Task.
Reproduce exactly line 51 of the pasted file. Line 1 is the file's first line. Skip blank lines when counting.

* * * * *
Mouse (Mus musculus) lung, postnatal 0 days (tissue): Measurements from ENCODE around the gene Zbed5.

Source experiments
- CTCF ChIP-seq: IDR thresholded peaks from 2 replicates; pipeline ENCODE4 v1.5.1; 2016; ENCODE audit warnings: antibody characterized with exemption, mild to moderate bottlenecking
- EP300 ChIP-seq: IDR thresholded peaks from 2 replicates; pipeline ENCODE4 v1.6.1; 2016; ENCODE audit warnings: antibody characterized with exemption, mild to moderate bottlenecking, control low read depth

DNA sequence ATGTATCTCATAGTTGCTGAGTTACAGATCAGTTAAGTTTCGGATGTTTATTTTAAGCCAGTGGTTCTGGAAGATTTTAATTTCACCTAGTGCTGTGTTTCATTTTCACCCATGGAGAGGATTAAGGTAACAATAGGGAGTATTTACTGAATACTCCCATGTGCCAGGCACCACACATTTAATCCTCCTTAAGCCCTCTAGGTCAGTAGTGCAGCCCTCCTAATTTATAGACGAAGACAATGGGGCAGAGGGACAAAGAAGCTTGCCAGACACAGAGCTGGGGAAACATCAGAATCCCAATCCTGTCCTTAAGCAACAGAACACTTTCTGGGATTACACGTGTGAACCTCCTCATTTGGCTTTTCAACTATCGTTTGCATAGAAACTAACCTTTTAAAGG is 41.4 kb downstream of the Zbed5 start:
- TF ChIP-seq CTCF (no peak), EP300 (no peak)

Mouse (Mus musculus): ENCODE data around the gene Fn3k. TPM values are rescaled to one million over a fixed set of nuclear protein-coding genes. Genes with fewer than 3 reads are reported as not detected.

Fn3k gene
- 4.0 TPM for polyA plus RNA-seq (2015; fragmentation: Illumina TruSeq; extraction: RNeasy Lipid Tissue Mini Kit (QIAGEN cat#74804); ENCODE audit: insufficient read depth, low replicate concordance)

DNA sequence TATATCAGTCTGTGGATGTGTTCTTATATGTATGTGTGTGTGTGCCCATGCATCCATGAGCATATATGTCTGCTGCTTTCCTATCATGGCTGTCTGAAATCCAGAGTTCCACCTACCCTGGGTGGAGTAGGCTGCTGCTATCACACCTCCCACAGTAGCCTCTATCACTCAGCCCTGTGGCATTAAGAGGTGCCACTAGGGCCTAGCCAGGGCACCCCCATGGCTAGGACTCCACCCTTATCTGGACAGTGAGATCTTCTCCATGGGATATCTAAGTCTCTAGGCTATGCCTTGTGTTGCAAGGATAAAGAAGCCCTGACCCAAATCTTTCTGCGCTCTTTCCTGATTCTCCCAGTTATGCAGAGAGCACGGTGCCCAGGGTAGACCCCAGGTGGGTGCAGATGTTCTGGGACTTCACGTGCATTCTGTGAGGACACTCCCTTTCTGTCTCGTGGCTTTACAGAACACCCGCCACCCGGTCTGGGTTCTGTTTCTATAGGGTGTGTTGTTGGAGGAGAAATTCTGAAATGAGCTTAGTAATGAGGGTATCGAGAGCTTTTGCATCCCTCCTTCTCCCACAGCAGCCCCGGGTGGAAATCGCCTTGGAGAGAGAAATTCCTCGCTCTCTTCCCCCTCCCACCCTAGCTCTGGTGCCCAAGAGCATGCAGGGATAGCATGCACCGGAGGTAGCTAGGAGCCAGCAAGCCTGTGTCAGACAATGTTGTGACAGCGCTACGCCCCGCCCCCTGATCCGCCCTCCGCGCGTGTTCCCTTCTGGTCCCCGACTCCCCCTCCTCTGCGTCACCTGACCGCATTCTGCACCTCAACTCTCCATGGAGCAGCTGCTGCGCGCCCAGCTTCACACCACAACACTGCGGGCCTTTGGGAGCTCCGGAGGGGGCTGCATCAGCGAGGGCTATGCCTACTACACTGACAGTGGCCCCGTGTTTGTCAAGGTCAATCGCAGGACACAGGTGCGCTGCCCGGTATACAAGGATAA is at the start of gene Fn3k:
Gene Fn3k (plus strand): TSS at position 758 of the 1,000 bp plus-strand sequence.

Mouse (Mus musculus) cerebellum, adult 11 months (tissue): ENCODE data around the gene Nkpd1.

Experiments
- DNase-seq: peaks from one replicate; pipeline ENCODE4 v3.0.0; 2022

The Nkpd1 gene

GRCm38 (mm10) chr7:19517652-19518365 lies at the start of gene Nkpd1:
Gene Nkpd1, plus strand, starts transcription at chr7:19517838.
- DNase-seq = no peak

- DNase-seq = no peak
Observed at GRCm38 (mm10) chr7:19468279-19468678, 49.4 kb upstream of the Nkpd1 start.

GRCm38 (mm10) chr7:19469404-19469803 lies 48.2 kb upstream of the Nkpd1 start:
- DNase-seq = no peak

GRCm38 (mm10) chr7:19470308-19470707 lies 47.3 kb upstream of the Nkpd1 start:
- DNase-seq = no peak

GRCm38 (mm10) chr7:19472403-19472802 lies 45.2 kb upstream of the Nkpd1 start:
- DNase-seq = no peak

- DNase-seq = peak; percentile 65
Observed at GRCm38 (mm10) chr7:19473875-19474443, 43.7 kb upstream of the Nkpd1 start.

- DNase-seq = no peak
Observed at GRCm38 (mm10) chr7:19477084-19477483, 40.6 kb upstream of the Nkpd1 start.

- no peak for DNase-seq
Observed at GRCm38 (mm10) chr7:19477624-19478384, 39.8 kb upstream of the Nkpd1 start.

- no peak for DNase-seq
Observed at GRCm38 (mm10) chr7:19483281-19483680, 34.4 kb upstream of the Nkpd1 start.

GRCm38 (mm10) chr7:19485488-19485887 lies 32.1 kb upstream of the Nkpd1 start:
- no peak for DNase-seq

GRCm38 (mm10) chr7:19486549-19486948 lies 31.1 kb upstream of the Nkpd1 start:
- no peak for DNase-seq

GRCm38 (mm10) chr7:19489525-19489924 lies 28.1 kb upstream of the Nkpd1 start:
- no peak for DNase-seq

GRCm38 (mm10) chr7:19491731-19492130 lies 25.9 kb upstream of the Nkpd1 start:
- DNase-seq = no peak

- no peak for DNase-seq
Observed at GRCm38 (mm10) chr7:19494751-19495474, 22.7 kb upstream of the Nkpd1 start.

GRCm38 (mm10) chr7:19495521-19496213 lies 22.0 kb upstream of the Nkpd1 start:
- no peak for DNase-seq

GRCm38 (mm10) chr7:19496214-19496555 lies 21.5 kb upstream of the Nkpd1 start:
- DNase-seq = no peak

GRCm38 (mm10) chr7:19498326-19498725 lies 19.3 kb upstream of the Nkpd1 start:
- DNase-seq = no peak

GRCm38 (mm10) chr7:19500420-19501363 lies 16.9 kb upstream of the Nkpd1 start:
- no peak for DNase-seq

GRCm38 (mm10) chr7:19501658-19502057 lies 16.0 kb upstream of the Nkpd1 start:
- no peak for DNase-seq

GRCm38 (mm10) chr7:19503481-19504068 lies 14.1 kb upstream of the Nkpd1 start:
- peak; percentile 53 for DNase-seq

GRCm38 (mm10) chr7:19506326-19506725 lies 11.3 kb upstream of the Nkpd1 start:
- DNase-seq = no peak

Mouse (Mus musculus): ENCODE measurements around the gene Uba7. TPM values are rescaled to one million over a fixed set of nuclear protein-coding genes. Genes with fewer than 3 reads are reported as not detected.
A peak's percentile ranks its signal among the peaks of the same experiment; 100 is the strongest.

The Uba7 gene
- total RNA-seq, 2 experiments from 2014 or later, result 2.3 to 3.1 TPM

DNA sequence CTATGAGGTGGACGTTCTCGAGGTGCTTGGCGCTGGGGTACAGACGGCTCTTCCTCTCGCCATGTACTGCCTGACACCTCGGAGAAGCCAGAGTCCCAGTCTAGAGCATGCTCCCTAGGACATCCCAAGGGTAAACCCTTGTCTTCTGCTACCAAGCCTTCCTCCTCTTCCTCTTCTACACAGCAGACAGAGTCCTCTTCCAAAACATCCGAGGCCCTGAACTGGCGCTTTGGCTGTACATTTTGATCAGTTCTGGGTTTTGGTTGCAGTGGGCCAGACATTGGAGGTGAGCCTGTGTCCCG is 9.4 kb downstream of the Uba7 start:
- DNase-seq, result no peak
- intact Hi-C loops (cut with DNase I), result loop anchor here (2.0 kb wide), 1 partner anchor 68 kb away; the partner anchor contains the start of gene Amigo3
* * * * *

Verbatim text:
GRCm38 (mm10) chr7:19500420-19501363 lies 16.9 kb upstream of the Nkpd1 start: